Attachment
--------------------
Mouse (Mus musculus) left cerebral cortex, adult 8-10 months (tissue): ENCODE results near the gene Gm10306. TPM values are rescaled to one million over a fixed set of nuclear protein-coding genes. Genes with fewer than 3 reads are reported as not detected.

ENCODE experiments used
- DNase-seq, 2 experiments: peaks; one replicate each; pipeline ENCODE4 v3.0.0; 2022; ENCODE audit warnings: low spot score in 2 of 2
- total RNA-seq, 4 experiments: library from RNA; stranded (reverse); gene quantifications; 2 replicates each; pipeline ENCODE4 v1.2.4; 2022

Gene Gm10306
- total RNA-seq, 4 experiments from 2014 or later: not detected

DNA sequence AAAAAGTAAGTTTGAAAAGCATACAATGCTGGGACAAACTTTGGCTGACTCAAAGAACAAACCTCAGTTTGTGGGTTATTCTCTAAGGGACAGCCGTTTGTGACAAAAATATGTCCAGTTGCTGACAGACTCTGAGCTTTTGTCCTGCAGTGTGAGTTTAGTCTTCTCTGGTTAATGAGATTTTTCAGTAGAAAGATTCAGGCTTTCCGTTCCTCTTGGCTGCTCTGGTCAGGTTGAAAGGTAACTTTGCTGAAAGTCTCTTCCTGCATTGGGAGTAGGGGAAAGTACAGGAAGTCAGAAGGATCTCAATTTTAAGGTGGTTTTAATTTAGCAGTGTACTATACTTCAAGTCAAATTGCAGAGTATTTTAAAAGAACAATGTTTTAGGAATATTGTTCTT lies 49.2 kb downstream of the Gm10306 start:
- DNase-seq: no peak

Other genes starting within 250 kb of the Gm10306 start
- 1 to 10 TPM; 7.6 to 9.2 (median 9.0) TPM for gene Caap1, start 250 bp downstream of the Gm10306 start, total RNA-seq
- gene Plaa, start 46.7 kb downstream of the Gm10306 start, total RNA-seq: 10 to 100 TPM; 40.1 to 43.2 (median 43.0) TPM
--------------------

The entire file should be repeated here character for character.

Mouse (Mus musculus) left cerebral cortex, adult 8-10 months (tissue): ENCODE results near the gene Gm10306. TPM values are rescaled to one million over a fixed set of nuclear protein-coding genes. Genes with fewer than 3 reads are reported as not detected.

ENCODE experiments used
- DNase-seq, 2 experiments: peaks; one replicate each; pipeline ENCODE4 v3.0.0; 2022; ENCODE audit warnings: low spot score in 2 of 2
- total RNA-seq, 4 experiments: library from RNA; stranded (reverse); gene quantifications; 2 replicates each; pipeline ENCODE4 v1.2.4; 2022

Gene Gm10306
- total RNA-seq, 4 experiments from 2014 or later: not detected

DNA sequence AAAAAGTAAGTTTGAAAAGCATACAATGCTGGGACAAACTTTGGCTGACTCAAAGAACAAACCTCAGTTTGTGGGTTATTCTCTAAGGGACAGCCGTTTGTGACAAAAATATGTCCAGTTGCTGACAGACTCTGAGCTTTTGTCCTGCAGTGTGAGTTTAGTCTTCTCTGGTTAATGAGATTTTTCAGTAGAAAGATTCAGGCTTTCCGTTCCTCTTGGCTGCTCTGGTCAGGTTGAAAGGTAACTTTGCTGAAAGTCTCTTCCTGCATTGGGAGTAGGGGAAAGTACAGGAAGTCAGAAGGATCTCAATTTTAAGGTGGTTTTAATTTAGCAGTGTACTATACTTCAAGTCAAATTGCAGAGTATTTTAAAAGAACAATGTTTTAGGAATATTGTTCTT lies 49.2 kb downstream of the Gm10306 start:
- DNase-seq: no peak

Other genes starting within 250 kb of the Gm10306 start
- 1 to 10 TPM; 7.6 to 9.2 (median 9.0) TPM for gene Caap1, start 250 bp downstream of the Gm10306 start, total RNA-seq
- gene Plaa, start 46.7 kb downstream of the Gm10306 start, total RNA-seq: 10 to 100 TPM; 40.1 to 43.2 (median 43.0) TPM